Local Natives' fifth full-length offering, Time Will Wait For No One, feels equally expansive and intimate at moments, yet always revelatory throughout.
A group of old friends - the kind who met in the lunchroom - lived a dream together. For the better part of a decade, they spent nearly every waking minute with one another making music and canvasing the globe without pause. They reached unprecedented heights buoyed by fan adoration and critical acclaim. At the highest point of their journey thus far, the mettle of their bond would be tested. Forced apart for the first time in as long as they could remember, beset with personal trials and tribulations, and mired in tumultuous mental health, they realized what mattered the most: their brotherhood.
Local Natives always drew strength from the bond between its members - Taylor Rice [vocals, guitar], Kelcey Ayer [vocals, keys], Ryan Hahn [vocals, guitar], Matt Frazier [drums], and Nik Ewing [bass, keys]. This bond inspired their lithe reconstruction of alternative rock laced with sun-soaked sixties-style California harmonies, glistening guitar, and eloquent songcraft. It’s why they’ve quietly generated nearly a billion streams, earned gold certifications, and sold out legendary venues such as the Greek Theatre and Red Rocks Amphitheatre.
“Basically, we were on the move for 10-plus years as a unit,” says Taylor. “All of a sudden, we stopped being in one another’s orbit for the first time since we were kids. This season was insane and difficult for us as a group and as individuals. We were coming apart at the seams. Time Will Wait For No One is about us finding our way back to each other, restarting the process as new people, and approaching it completely fresh for the first time. It kicked off the most prolific period we’ve had as a band…and we feel like the record is beautiful,” he grins.
It’s always been important to Local Natives. The band have consistently captivated with a series of widely celebrated LPs, including Gorilla Manor , Hummingbird , Sunlit Youth , and Violet Street . Their single “Dark Days” reached gold status, while they delivered standout performances on Jimmy Kimmel LIVE! and The Tonight Show Starring Jimmy Fallon in addition to appearing in the Apple Original Series The Shrink Next Door starring Paul Rudd and Will Ferrell. Beyond packing amphitheaters on their own, they’ve ignited Coachella, Lollapalooza, Osheaga, Outside Lands, and more.
In many ways, it would be the band’s hometown of Los Angeles that catalyzed their next era. As 2020 put its strain on the world, the guys managed to congregate safely by writing in Taylor’s backyard following a period of isolation. These organic jam sessions set the tone for what was to come. As ideas formulated, they linked up with producer John Congleton [St. Vincent, Spoon, Clairo] and opted to record in seven trusted Los Angeles recording studios, including Valentine Recording Studio, 64Sound, Nest Recorders, and Sargent Recorders. Marking a turning point, they played their biggest hometown headline date at the Greek in August 2021.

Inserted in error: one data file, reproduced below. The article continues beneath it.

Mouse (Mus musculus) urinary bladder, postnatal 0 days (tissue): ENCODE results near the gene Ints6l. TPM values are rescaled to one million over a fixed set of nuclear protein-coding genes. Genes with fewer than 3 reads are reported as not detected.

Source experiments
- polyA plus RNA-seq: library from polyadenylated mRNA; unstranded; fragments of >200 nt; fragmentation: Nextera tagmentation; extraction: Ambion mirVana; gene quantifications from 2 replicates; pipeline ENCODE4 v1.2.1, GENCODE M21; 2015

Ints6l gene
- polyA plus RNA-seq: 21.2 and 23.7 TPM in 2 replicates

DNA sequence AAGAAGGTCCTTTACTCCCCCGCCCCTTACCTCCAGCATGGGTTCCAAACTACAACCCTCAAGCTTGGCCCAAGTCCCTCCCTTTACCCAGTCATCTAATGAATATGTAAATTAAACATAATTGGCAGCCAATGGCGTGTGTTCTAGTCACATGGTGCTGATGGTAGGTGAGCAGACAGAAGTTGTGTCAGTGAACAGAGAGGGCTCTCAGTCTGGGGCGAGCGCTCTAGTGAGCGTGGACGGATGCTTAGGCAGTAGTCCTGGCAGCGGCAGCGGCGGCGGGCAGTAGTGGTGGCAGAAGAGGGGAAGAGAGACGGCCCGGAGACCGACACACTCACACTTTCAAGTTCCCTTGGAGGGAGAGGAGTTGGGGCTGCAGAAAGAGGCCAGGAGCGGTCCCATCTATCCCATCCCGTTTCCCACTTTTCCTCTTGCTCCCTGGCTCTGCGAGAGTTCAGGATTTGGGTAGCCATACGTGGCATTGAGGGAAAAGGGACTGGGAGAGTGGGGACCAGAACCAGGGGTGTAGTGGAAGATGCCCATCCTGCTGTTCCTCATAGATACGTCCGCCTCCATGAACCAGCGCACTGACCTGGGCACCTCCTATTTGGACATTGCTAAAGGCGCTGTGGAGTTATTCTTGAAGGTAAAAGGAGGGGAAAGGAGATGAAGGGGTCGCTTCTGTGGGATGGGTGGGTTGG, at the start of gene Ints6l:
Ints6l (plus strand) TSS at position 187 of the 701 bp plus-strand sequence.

They set the stage for Time Will Wait For No One with “Hourglass,” “Desert Snow,” and “Just Before The Morning.” Tracked live, the 2023 single “NYE” leans into glossy keys and a glittery guitar riff. Meanwhile, its magnetic melodies melt right into hypnotic harmonies on the celebratory chorus, “So what, I never noticed, I was in the moment, I wish that I could stay.”
They notably recorded half of the opener and title track, “Time Will Wait For No One,” outside in an Echo Park backyard with helicopters buzzing over the city. The sound of one guitar careens beneath the three vocalists singing around a lone microphone as the words cut deep, “Time will wait for no one, but I will wait for you.”
“It’s a symbol of the album itself,” Ryan goes on. “It begins with us outside and cuts into the high fidelity of the full band in the studio halfway through. That was our arc too. Originally, the song had a romantic sentiment. Suddenly, it was about everything we’ve gone through apart and as brothers. You can’t control what’s changing around you, but we can make a choice to stick by each other. I got married, a couple of the guys had kids, our lives are different, but we’re still here.”
The LP concludes with the gorgeously somber “Paradise.” Sparse piano rings out beneath emotionally charged vocals and an unexpectedly uplifting crescendo.
“It’s on the heavier side,” Kelcey notes. “The rug is pulled out from under you, and everything is collapsing. You only have your partner to get you through.”
“It’s like an old school Local Natives song,” Taylor says. “We tried to bring it back to a hopeful place on the outro with huge vocals.”
In the end, Local Natives’ bond and music are stronger than ever.